Smithsonian scans aerospace poster collection

Published on October 19th, 2009 | by Sevaan Franks

The Smithsonian National Air and Space Museum has scanned much of their 1,300 flight-related posters, from ballooning to space travel, dating back to 1827. Click here to view the collection, and click here to read about ... Read More


World’s oldest submerged town dates back 5,000 years

Published on October 19th, 2009 | by Sevaan Franks

The world’s oldest submerged town, Pavlopetri, is 1,200 years older than originally thought. This summer the team carried out a detailed digital underwater survey and study of the structural remains, which until this year were thought ... Read More


The oldest painting to feature an image of a watch

Published on October 19th, 2009 | by Sevaan Franks

A 450-year-old Renaissance painting may be the oldest to feature the image of a watch. The Science Museum is investigating the 450-year-old portrait, thought to be of Cosimo I de Medici, Duke of Florence, holding a ... Read More


Treasure hunters seek Lake Superior wrecks

Published on October 19th, 2009 | by Sevaan Franks

Shipwreck hunters are searching for two French warships which vanished in the Great Lake in 1918. Ninety years after their disappearance in a Lake Superior blizzard, shipwreck hunters are trying to find two French warships that ... Read More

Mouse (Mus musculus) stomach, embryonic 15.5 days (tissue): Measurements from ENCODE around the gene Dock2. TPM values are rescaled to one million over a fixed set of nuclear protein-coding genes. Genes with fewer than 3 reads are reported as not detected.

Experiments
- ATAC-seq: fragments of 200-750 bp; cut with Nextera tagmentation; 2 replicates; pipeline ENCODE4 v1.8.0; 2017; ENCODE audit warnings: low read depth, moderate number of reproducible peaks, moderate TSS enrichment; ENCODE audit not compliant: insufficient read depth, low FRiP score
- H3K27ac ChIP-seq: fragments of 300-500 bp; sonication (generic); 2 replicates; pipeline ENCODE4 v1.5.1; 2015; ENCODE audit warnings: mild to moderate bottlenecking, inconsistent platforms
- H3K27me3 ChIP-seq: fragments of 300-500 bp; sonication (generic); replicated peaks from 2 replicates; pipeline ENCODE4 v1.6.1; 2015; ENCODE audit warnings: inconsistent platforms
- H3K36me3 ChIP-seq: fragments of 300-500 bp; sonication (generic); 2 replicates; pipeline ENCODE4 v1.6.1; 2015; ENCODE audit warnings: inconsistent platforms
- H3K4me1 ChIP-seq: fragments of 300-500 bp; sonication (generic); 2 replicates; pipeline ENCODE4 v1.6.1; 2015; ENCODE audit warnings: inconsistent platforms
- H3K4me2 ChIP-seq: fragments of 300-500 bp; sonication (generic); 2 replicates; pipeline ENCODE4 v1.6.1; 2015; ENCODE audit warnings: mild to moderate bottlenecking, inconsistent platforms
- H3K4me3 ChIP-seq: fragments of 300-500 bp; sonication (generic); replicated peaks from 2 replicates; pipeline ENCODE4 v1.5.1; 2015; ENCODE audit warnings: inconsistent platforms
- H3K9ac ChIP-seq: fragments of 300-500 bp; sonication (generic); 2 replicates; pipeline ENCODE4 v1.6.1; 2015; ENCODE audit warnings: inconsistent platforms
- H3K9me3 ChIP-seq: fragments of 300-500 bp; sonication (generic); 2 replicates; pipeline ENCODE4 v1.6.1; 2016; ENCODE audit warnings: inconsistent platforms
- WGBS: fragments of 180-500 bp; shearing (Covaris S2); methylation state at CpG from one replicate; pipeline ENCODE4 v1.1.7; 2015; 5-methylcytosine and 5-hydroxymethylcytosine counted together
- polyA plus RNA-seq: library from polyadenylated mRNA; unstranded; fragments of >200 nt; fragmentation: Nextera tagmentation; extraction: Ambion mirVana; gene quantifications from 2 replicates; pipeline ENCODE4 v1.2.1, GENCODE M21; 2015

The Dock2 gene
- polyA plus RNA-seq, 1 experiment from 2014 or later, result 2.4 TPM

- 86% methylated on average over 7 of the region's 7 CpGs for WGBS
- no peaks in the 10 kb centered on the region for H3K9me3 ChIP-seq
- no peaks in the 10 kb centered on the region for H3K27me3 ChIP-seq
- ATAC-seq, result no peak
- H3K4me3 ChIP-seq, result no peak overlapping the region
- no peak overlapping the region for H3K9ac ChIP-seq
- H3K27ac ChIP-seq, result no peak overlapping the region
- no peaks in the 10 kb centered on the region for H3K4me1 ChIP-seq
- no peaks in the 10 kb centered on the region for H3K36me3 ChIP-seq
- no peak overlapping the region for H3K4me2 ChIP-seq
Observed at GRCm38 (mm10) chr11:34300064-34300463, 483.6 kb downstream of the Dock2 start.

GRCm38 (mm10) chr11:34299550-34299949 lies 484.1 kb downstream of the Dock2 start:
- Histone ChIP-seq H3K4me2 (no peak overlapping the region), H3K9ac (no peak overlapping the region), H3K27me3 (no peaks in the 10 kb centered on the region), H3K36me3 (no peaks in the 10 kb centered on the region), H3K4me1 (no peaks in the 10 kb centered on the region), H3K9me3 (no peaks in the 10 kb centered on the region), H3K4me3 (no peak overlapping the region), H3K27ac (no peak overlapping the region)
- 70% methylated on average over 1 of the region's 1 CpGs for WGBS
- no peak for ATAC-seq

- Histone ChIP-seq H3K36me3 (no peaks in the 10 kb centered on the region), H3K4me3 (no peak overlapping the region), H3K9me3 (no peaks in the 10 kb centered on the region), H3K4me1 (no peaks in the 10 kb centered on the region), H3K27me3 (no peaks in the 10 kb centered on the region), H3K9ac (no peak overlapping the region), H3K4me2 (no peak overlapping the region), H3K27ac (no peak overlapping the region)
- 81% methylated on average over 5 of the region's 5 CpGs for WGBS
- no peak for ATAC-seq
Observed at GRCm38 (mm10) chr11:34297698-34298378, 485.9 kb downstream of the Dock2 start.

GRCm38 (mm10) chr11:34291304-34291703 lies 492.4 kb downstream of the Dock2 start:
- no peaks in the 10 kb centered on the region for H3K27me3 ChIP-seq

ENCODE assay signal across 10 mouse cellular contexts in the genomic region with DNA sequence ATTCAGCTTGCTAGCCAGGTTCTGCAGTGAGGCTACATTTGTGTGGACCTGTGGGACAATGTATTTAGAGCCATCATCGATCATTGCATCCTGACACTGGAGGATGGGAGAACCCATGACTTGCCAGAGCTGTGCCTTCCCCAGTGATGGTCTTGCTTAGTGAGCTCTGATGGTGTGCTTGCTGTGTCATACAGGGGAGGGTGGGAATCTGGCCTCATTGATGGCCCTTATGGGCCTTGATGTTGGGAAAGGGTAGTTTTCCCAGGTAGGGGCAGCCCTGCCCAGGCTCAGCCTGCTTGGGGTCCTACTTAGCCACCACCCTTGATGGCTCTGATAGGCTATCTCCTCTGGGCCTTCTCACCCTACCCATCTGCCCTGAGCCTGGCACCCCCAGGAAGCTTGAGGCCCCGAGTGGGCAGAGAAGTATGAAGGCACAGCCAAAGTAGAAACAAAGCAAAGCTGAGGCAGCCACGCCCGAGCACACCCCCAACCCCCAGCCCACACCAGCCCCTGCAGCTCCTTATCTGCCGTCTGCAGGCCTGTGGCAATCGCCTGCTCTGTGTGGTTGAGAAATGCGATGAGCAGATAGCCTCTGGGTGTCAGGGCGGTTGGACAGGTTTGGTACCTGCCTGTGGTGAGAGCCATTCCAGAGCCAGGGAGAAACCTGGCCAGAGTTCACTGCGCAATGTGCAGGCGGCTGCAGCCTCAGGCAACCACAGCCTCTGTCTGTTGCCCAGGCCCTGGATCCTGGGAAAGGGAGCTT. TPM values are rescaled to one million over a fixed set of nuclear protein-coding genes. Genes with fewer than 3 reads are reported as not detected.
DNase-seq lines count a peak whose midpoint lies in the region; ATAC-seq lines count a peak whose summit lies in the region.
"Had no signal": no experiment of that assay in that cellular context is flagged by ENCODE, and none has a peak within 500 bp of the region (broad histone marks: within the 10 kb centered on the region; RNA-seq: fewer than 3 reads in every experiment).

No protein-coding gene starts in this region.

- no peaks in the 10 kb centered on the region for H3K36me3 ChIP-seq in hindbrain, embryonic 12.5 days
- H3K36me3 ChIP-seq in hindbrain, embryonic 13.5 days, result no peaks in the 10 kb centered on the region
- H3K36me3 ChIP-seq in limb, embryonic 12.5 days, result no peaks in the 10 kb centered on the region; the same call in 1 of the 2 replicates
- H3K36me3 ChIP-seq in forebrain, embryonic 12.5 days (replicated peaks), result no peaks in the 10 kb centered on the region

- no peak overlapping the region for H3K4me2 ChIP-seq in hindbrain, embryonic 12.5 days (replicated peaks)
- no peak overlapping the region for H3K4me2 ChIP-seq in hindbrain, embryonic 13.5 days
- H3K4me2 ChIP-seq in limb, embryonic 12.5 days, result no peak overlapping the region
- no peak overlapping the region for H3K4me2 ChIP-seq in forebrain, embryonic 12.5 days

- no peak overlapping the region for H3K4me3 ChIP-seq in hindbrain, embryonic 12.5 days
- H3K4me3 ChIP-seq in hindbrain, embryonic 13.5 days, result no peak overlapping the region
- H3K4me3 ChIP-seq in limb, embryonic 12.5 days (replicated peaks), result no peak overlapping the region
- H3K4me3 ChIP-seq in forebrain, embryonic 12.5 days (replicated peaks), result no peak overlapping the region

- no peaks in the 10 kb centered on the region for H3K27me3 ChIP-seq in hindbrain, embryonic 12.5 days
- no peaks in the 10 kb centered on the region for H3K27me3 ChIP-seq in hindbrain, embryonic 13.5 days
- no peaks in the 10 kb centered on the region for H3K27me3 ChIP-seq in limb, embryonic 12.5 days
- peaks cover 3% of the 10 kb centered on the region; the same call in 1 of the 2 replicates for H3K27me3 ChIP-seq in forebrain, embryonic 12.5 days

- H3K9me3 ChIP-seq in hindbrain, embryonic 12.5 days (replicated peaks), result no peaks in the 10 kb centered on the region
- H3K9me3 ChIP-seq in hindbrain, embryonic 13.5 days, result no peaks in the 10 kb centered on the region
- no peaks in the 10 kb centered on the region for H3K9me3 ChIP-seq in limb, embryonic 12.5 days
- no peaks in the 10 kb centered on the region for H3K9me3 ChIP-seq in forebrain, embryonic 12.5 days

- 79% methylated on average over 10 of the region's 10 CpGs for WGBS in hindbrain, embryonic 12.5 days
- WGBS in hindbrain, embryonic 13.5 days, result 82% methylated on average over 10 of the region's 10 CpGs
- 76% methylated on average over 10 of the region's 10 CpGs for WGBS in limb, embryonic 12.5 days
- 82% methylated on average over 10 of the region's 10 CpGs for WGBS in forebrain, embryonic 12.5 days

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Rare colour footage of Winston Churchill

Published on October 19th, 2009 | by Sevaan Franks

Rare colour TV footage of Sir Winston Churchill has been uncovered to mark the 50th anniversary of the college in his name at Cambridge University. In the recording of his remarkably prescient speech at the college ... Read More


How paintings like the “Mona Lisa” get their names

Published on October 19th, 2009 | by Sevaan Franks

Who gives paintings like the Mona Lisa the name “Mona Lisa”? Art historians. Until the middle of the 17th century, it was extremely uncommon for an artist to give his work a formal title. Most pieces ... Read More


Rare midshipman’s 1814 logbook found with sketches and maps

Published on October 16th, 2009 | by Sevaan Franks

A rare midshipman’s logbook with watercolour paintings of scenes around the globe from the early 19th century has been found. John Smith Gould was a talented artist and painted icebergs, erupting volcanos as well as landscapes ... Read More

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